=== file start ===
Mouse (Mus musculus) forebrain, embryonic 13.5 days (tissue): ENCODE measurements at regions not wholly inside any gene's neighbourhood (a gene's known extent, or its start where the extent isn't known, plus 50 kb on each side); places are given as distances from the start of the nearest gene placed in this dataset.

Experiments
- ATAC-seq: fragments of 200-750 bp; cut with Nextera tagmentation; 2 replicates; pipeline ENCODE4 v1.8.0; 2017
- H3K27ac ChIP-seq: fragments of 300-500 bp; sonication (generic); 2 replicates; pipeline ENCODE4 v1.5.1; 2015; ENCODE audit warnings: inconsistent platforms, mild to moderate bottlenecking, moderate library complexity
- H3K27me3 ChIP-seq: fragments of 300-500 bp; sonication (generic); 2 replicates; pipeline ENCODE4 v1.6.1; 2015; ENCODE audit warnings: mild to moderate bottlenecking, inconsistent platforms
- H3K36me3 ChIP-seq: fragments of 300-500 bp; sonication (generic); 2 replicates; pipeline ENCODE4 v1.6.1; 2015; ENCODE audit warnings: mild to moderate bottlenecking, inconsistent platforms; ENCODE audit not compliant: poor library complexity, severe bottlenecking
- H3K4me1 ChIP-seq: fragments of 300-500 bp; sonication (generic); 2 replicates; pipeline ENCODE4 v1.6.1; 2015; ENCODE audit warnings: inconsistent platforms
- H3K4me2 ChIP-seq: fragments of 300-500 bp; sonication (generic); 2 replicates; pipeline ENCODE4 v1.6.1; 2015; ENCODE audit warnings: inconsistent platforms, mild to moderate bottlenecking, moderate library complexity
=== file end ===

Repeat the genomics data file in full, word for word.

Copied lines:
Mouse (Mus musculus) forebrain, embryonic 13.5 days (tissue): ENCODE measurements at regions not wholly inside any gene's neighbourhood (a gene's known extent, or its start where the extent isn't known, plus 50 kb on each side); places are given as distances from the start of the nearest gene placed in this dataset.

Experiments
- ATAC-seq: fragments of 200-750 bp; cut with Nextera tagmentation; 2 replicates; pipeline ENCODE4 v1.8.0; 2017
- H3K27ac ChIP-seq: fragments of 300-500 bp; sonication (generic); 2 replicates; pipeline ENCODE4 v1.5.1; 2015; ENCODE audit warnings: inconsistent platforms, mild to moderate bottlenecking, moderate library complexity
- H3K27me3 ChIP-seq: fragments of 300-500 bp; sonication (generic); 2 replicates; pipeline ENCODE4 v1.6.1; 2015; ENCODE audit warnings: mild to moderate bottlenecking, inconsistent platforms
- H3K36me3 ChIP-seq: fragments of 300-500 bp; sonication (generic); 2 replicates; pipeline ENCODE4 v1.6.1; 2015; ENCODE audit warnings: mild to moderate bottlenecking, inconsistent platforms; ENCODE audit not compliant: poor library complexity, severe bottlenecking
- H3K4me1 ChIP-seq: fragments of 300-500 bp; sonication (generic); 2 replicates; pipeline ENCODE4 v1.6.1; 2015; ENCODE audit warnings: inconsistent platforms
- H3K4me2 ChIP-seq: fragments of 300-500 bp; sonication (generic); 2 replicates; pipeline ENCODE4 v1.6.1; 2015; ENCODE audit warnings: inconsistent platforms, mild to moderate bottlenecking, moderate library complexity